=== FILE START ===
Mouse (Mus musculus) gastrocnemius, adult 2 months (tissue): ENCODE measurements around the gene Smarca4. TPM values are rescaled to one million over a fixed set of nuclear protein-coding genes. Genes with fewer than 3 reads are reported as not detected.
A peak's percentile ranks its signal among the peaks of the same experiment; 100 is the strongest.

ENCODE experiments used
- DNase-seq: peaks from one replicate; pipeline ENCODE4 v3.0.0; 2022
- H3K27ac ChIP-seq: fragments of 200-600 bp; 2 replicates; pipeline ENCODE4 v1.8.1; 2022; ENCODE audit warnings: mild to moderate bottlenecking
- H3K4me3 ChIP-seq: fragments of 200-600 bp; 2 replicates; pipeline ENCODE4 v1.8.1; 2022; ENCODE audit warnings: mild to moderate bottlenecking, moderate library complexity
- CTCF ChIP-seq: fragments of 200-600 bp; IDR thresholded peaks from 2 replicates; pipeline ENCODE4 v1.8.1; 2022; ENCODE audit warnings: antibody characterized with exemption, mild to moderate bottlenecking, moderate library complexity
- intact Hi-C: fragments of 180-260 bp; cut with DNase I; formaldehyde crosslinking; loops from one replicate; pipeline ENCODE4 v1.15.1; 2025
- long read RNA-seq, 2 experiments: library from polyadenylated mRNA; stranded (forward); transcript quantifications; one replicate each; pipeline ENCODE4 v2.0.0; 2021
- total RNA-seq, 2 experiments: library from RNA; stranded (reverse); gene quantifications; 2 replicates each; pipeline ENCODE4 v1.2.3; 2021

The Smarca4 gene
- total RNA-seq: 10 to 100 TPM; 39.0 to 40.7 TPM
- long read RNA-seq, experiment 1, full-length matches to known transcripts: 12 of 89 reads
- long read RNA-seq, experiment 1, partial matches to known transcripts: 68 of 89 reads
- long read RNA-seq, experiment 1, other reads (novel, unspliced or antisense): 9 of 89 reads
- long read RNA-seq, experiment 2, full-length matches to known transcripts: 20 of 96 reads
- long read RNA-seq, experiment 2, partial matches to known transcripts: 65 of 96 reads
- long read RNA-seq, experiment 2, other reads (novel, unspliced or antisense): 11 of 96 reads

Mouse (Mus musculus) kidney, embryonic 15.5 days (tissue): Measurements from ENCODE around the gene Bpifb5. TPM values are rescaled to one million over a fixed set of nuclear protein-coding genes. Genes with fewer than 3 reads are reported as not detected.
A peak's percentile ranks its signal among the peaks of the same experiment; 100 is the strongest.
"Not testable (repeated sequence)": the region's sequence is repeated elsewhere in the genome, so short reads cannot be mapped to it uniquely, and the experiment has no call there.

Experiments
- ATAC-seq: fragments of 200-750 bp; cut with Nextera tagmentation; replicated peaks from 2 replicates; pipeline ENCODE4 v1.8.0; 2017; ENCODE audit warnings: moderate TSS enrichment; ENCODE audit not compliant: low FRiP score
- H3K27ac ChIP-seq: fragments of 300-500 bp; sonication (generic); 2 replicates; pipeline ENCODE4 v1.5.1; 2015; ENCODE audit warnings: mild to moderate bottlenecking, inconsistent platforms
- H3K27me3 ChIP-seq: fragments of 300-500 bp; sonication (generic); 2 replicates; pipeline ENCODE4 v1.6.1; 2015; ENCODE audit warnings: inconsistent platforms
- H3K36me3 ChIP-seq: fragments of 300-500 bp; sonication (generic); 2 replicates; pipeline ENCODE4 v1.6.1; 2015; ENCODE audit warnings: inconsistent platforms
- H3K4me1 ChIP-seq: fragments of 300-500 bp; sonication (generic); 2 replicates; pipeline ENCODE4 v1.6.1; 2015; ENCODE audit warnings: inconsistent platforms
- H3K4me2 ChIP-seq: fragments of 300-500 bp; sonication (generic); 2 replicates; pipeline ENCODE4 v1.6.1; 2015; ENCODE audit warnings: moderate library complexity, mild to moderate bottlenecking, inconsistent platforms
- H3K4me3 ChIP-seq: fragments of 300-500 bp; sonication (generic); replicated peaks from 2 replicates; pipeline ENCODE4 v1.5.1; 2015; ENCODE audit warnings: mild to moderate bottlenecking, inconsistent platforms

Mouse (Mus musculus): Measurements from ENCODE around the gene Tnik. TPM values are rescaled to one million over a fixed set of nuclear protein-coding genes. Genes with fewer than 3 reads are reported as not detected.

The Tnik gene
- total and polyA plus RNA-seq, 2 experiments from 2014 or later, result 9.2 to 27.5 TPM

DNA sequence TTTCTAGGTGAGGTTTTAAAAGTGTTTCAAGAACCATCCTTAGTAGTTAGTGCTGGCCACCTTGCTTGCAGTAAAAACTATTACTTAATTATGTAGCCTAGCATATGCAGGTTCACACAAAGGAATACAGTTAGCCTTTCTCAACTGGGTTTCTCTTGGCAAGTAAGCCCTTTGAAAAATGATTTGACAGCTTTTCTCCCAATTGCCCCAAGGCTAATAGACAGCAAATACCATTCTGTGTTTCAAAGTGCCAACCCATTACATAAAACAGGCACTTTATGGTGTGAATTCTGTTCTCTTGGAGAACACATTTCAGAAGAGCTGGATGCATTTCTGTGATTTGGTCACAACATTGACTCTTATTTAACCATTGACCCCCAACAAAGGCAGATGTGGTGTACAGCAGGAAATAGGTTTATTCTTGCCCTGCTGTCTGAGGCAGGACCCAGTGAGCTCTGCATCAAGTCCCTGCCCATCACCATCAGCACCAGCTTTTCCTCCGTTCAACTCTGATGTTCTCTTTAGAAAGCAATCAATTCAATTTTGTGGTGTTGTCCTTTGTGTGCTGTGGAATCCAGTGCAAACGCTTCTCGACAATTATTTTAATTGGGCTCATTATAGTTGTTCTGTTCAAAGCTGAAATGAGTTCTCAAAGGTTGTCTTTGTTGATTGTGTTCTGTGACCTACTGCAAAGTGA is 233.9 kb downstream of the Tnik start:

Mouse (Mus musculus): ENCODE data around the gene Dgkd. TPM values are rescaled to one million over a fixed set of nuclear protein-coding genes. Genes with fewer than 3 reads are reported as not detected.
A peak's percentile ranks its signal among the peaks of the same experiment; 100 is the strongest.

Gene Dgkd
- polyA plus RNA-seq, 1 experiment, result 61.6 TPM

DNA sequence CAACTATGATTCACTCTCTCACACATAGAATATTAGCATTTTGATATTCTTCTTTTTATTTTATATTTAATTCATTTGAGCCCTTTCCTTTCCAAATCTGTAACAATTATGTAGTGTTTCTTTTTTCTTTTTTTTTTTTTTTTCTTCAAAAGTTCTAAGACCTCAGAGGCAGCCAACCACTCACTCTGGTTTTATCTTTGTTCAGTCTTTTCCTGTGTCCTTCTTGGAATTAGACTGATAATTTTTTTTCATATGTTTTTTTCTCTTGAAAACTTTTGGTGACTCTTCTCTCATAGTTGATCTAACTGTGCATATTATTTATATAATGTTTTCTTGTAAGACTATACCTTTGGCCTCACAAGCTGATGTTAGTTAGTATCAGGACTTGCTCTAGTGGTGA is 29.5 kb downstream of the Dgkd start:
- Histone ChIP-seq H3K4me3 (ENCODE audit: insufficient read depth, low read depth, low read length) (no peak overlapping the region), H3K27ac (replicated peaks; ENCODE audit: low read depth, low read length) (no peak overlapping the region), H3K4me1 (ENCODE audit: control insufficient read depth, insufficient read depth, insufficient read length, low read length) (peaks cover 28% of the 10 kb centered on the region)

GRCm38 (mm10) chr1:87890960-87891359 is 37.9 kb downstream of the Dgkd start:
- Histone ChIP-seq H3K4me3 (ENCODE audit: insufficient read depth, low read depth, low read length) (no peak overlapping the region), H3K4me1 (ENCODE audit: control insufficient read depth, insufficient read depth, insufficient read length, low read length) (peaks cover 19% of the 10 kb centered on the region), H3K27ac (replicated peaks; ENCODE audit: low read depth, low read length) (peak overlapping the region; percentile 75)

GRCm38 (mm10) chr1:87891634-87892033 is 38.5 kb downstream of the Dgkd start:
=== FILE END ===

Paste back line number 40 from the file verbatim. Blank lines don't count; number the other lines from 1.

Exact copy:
GRCm38 (mm10) chr1:87890960-87891359 is 37.9 kb downstream of the Dgkd start: